Weak acids and weak bases

A weak acid is a proton donor that when put in water will only partially dissociate.

A weak base is a proton acceptor that when put in water will only partially dissociate.

Let's look at the example of a weak acid, formic acid, HCOOH.  This is a carboxylic acid that has the following structure.  The acidic hydrogen is the one that is labelled in red.  The electronegativity of the oxygens pull the electron density away from the hydrogen and leads to its partial ionization in solution.

Thus the equilibrium constant for this reaction

\[\rm{HCOOH(aq) + H_2O(l) \rightleftharpoons HCOO^-(aq) + H_3O^+(aq)}\]

is assumed to be small.  We always write the equilibrium for a weak acid the same way.  One mole of the acid plus one mole of water forms the hydronium ion (H3O+) and the deprotonated acid (the ion that is the acid minus the proton).  We give this equilibrium constant a special name and call it Ka where the small a stands for acid (much like the sp in Ksp stood for solubility product).  It is not different than any other equilibrium constant.  It simply helps us to remember it is for this type of reaction written in this specific form.  Thus the equilibrium constant will be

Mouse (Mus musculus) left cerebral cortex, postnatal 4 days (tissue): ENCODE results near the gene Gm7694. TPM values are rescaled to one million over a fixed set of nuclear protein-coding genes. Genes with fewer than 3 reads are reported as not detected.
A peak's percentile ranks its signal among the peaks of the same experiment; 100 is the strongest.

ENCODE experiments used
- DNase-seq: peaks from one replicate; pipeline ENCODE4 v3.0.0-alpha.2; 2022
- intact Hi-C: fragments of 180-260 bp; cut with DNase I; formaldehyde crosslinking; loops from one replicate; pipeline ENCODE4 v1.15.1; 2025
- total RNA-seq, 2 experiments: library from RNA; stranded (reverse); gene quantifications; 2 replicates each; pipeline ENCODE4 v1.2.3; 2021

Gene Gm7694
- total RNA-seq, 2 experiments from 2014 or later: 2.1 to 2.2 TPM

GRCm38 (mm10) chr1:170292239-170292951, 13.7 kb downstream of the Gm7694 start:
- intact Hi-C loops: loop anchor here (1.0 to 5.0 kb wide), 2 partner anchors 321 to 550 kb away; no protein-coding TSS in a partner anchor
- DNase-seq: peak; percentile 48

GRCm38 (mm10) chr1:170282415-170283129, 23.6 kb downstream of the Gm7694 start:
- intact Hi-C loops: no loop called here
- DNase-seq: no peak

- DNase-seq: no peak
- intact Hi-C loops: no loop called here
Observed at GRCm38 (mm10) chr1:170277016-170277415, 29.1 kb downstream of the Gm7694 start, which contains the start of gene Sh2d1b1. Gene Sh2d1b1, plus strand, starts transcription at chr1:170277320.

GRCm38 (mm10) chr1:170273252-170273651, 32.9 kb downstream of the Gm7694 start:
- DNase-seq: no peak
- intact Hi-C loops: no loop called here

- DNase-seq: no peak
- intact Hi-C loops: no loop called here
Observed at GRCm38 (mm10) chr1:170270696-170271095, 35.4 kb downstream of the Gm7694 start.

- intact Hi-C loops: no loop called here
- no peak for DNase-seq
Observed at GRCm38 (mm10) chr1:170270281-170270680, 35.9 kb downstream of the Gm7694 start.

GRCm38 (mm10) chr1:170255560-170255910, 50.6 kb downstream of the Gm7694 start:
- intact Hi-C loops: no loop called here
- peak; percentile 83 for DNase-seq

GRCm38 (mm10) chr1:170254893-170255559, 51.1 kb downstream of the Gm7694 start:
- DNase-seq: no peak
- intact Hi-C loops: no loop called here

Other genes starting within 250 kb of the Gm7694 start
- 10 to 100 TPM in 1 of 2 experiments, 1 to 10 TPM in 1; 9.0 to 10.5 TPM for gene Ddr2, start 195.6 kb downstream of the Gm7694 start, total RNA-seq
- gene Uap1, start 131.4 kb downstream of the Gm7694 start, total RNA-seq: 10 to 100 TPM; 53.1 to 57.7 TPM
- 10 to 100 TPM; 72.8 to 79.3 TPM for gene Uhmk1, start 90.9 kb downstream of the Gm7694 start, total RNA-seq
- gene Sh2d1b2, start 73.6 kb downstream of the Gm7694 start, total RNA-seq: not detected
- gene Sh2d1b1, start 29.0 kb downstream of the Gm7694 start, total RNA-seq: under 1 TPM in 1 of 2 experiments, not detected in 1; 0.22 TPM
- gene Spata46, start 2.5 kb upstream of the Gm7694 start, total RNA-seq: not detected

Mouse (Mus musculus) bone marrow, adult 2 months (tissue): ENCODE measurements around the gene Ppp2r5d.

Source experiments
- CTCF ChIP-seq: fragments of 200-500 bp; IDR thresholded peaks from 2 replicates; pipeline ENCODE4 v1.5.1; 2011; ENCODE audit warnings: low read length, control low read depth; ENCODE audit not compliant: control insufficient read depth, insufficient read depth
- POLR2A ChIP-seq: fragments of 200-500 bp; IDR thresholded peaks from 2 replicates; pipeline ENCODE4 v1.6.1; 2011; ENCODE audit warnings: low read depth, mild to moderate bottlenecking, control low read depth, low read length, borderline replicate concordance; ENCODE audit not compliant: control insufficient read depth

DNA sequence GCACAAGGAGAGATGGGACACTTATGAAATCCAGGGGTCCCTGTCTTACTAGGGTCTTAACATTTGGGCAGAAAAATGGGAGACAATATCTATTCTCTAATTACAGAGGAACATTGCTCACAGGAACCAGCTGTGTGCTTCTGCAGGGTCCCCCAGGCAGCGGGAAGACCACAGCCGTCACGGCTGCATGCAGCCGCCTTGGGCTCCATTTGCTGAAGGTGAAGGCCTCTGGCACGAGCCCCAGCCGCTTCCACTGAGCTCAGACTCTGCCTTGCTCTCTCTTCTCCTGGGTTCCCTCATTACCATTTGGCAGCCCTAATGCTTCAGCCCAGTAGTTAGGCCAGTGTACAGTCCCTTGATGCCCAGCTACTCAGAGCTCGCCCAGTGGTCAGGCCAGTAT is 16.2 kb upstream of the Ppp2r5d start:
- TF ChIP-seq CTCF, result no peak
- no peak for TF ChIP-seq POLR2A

\[K_{\rm a} = {{\rm [H_3O^+][HCOO^-]} \over {\rm [HCOOH]}}\]

The "strength" of the weak acid will depend on the size of this equilibrium constant.  The larger Ka is, the more it favors the dissociated side of the reaction.  The smaller Ka, the less it favors the dissociated side of the reaction.  For all weak acids, Ka is generally smaller than 1.  That means for all weak acids the reactants are always favored. So if you put a weak acid in water the protonated form will have a higher concentration than the deprotonated form.

You'll also note that in this reaction the acid HCOOH is "changing" forms between having the proton HCOOH and not having the proton HCOO-.  We can link these two species as what we could call "conjugate pairs".  The protonated form HCOOH is the acid and the deprotonated form HCOO- is the conjugate base.  That is formic acid (HCOOH) and the formate ion (HCOO-) are a conjugate pair.  In the same reaction, the water is the base (deprotonated) while H3O+ (the protonated form) is the conjugate acid.

The base here is the deprotonated form of the acid

We can also write similar expressions for a base.  Take ammonia.  When it is placed in water it accepts a proton from water

\[\rm{NH_3(aq) + H_2O(l) \rightleftharpoons NH_4^+(aq) + OH^-(aq)}\]

Again NH3 is the base (deprotonated) and its conjugate acid is NH4+.  The equilibrium constant for this reaction is written as Kb

\[K_{\rm b} = {\rm {[NH_4^+][OH^-]} \over {[NH_3]}}\]

the strength of the base will depend on the magnitude of Kb.  The larger Kb the stronger the base.

The acid here is the protonated form of the base

>A video on Weak Acids and Weak Bases.

Concept Question

Which of the following is a weak acid?
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  1. HF
  2. HCl
  3. HBr
  4. HI

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